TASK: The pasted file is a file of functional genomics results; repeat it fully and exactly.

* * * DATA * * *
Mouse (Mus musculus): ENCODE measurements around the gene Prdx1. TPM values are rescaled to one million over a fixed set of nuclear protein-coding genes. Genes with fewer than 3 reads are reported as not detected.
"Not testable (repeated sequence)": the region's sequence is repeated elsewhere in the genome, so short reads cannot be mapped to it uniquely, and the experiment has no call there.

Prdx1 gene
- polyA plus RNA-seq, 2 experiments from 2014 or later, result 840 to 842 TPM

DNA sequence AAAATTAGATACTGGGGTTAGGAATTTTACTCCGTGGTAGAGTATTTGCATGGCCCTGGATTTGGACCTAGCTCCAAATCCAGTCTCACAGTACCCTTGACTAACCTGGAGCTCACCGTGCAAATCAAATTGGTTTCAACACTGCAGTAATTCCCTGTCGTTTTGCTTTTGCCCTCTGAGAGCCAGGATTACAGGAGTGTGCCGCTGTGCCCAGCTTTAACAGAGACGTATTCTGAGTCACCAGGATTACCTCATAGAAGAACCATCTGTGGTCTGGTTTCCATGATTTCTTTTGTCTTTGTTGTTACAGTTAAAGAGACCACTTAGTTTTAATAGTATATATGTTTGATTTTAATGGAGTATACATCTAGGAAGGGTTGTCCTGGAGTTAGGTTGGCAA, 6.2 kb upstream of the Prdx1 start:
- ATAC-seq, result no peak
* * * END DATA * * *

Mouse (Mus musculus): ENCODE measurements around the gene Prdx1. TPM values are rescaled to one million over a fixed set of nuclear protein-coding genes. Genes with fewer than 3 reads are reported as not detected.
"Not testable (repeated sequence)": the region's sequence is repeated elsewhere in the genome, so short reads cannot be mapped to it uniquely, and the experiment has no call there.

Prdx1 gene
- polyA plus RNA-seq, 2 experiments from 2014 or later, result 840 to 842 TPM

DNA sequence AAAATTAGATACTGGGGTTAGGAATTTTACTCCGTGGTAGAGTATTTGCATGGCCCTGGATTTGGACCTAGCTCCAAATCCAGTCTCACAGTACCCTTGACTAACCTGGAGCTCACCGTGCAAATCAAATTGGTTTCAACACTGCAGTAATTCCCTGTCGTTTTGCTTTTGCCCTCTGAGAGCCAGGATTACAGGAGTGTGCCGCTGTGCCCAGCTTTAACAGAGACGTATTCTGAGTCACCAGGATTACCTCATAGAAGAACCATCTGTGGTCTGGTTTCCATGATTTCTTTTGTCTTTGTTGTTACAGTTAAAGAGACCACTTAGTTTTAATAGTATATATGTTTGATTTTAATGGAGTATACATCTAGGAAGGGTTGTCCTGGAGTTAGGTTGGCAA, 6.2 kb upstream of the Prdx1 start:
- ATAC-seq, result no peak